I interviewed Janet Cheadle, a young girl suffering from a form of cancer that, left untreated, would kill her before she grew up. Her parents wanted to take her to a doctor who claimed he had a treatment that might help her. But the FDA ruled that Janet was not allowed to pursue his treatment because the FDA hadn't sanctioned it. Maybe the wiser move was not to try the treatment. But shouldn't that have been Janet's choice? She was dying. It was her body and her life. Shouldn't she have been allowed to experiment if that was what she and her parents wanted? Ultimately, she was allowed -- but only after her father testified before Congress.
Thousands of Americans die prematurely because they are too fat. Drug companies have invented fat substitutes -- ingredients that taste as good as fat but are not absorbed by your body. This would help the obese, but they are not permitted to try them, because the ingredients are still squeezing through the FDA's 12-to-15-year pipeline. After all, there's a tiny chance that something in these innovative products might hurt us.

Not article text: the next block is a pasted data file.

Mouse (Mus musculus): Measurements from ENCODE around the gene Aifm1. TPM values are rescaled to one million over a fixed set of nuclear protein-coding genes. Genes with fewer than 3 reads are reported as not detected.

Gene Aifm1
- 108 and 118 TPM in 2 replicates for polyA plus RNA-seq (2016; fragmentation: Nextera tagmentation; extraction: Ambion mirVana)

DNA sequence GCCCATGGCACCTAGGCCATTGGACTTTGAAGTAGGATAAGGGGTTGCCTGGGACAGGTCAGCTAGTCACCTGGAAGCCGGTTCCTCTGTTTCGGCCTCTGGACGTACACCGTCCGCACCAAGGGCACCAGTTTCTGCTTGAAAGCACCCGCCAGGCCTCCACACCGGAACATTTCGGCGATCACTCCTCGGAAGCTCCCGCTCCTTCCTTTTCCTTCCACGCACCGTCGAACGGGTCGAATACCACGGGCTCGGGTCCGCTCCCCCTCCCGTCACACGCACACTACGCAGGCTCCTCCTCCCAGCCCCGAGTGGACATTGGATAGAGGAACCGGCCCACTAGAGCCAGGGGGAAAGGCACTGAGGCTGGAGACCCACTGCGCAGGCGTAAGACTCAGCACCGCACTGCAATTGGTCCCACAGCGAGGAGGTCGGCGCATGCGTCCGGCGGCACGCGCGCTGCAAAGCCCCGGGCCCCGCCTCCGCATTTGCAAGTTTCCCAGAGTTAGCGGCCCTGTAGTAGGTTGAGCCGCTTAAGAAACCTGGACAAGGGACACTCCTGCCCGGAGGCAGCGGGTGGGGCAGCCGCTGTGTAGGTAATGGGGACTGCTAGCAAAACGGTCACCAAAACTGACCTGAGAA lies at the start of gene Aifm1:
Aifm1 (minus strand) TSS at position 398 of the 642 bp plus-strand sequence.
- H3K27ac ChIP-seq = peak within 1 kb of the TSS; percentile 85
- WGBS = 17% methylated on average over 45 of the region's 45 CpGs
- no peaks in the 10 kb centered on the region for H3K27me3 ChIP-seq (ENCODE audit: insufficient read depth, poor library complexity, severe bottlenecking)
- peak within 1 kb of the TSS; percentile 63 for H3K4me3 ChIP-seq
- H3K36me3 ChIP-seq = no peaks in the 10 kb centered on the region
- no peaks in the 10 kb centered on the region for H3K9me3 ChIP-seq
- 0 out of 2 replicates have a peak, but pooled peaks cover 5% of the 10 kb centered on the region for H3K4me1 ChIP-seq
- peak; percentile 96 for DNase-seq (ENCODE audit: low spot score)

But what about the thousands of lives that would be saved? Don't those lives count?
The bureaucrats and reporters focus on the victims of innovation. The fen-phen deaths were on the front pages of most every newspaper. We put Thalidomide babies on magazine covers. But what is not seen often matters more. The fat substitute or the new heart drug might save thousands. But whom would I photograph? We don't know which of us might be saved.
Am I suggesting we just junk the FDA and let the market take over? That sounds chaotic and threatening, and it's not about to happen. But there is a better way. That's next week's column.
In Honor of His 103rd Birthday, Here Are The 20 Best Quotes From The Late, Great Milton Friedman | John Hawkins